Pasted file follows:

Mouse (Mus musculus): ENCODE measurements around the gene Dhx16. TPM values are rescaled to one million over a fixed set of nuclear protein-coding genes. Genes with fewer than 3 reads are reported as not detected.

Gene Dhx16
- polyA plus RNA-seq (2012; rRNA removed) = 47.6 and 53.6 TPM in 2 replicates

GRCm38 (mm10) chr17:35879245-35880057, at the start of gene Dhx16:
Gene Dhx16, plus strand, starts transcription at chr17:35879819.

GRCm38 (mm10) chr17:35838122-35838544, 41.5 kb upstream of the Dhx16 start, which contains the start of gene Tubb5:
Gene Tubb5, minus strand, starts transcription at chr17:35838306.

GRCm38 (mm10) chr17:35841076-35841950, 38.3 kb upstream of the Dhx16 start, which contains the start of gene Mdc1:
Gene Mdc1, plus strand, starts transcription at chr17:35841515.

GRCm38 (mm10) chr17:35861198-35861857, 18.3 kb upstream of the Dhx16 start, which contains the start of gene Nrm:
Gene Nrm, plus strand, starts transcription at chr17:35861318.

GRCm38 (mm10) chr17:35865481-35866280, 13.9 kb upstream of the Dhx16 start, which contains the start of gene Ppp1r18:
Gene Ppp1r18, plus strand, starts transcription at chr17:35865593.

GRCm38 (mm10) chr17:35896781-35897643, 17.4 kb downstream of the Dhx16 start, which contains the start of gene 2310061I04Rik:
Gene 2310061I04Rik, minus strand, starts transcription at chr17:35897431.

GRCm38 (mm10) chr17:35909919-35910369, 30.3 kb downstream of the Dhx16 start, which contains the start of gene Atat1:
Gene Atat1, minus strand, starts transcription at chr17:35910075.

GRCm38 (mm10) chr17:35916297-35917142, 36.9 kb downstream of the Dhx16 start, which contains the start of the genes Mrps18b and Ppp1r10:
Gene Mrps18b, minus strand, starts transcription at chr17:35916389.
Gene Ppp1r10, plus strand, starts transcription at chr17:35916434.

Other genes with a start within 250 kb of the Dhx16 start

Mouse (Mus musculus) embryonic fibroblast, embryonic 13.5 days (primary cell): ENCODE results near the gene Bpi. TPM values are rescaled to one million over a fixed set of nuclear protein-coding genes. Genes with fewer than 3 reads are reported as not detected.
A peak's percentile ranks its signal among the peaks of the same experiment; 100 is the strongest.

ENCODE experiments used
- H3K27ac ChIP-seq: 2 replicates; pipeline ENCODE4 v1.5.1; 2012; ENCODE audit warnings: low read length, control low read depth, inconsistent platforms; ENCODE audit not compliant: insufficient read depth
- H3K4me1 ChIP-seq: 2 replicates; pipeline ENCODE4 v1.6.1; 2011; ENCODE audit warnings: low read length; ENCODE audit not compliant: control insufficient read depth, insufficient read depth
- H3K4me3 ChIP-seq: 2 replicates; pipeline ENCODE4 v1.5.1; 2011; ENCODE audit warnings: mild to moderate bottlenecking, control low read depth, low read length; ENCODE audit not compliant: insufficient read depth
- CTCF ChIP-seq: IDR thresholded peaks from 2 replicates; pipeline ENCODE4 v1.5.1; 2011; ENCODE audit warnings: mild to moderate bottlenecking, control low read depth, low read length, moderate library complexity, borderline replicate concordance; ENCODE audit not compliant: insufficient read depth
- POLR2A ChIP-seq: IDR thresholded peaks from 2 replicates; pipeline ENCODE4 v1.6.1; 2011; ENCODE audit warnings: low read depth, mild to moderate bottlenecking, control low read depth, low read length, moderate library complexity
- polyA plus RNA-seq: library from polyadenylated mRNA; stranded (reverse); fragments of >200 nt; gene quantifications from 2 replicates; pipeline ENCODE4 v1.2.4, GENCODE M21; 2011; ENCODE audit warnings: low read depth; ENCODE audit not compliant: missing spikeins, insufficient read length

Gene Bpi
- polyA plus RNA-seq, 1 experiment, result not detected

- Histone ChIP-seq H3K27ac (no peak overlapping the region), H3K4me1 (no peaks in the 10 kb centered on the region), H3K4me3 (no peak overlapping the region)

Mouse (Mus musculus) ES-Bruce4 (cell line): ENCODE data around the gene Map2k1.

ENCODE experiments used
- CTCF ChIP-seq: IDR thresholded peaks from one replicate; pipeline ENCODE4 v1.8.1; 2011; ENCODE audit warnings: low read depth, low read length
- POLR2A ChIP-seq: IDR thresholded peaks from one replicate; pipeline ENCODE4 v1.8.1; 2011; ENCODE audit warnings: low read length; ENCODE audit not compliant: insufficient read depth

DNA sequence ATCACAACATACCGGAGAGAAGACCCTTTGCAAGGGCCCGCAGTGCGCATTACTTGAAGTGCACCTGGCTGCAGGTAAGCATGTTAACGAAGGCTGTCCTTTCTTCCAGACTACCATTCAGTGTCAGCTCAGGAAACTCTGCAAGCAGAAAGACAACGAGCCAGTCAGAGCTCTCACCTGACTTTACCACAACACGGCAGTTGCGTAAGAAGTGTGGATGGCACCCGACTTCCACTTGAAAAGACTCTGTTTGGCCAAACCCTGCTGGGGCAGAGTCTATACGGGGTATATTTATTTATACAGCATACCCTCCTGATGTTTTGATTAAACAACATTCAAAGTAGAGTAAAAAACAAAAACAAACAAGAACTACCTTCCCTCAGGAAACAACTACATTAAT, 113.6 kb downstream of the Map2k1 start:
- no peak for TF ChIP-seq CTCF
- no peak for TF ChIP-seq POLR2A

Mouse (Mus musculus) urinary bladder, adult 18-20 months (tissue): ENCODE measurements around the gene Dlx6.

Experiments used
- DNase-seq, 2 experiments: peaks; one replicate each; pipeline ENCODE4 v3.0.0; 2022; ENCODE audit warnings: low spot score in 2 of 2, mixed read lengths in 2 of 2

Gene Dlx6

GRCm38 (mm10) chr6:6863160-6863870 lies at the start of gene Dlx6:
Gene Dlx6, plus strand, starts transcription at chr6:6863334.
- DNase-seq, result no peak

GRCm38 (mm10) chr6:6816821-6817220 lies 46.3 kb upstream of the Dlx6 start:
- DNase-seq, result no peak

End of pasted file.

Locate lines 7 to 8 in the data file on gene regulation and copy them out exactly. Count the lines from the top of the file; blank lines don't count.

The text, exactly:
Gene Tubb5, minus strand, starts transcription at chr17:35838306.

GRCm38 (mm10) chr17:35841076-35841950, 38.3 kb upstream of the Dhx16 start, which contains the start of gene Mdc1: